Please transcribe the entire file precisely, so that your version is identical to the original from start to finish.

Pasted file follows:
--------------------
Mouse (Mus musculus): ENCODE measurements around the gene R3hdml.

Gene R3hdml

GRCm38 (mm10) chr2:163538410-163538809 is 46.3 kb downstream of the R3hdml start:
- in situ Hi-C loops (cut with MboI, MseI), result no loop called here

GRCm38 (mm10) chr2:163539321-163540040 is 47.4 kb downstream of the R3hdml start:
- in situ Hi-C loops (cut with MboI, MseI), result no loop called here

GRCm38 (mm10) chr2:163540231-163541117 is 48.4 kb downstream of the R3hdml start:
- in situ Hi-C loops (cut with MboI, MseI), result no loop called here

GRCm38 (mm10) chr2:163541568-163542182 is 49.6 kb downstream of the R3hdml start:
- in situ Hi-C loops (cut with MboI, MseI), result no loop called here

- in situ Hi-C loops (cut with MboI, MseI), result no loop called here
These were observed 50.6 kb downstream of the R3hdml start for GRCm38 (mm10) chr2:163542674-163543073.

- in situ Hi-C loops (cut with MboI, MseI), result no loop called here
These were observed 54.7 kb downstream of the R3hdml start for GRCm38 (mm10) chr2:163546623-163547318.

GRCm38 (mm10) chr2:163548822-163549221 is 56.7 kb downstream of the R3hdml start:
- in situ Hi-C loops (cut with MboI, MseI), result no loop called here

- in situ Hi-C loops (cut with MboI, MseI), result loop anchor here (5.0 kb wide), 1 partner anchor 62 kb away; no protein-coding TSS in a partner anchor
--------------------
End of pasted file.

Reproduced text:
Mouse (Mus musculus): ENCODE measurements around the gene R3hdml.

Gene R3hdml

GRCm38 (mm10) chr2:163538410-163538809 is 46.3 kb downstream of the R3hdml start:
- in situ Hi-C loops (cut with MboI, MseI), result no loop called here

GRCm38 (mm10) chr2:163539321-163540040 is 47.4 kb downstream of the R3hdml start:
- in situ Hi-C loops (cut with MboI, MseI), result no loop called here

GRCm38 (mm10) chr2:163540231-163541117 is 48.4 kb downstream of the R3hdml start:
- in situ Hi-C loops (cut with MboI, MseI), result no loop called here

GRCm38 (mm10) chr2:163541568-163542182 is 49.6 kb downstream of the R3hdml start:
- in situ Hi-C loops (cut with MboI, MseI), result no loop called here

- in situ Hi-C loops (cut with MboI, MseI), result no loop called here
These were observed 50.6 kb downstream of the R3hdml start for GRCm38 (mm10) chr2:163542674-163543073.

- in situ Hi-C loops (cut with MboI, MseI), result no loop called here
These were observed 54.7 kb downstream of the R3hdml start for GRCm38 (mm10) chr2:163546623-163547318.

GRCm38 (mm10) chr2:163548822-163549221 is 56.7 kb downstream of the R3hdml start:
- in situ Hi-C loops (cut with MboI, MseI), result no loop called here

- in situ Hi-C loops (cut with MboI, MseI), result loop anchor here (5.0 kb wide), 1 partner anchor 62 kb away; no protein-coding TSS in a partner anchor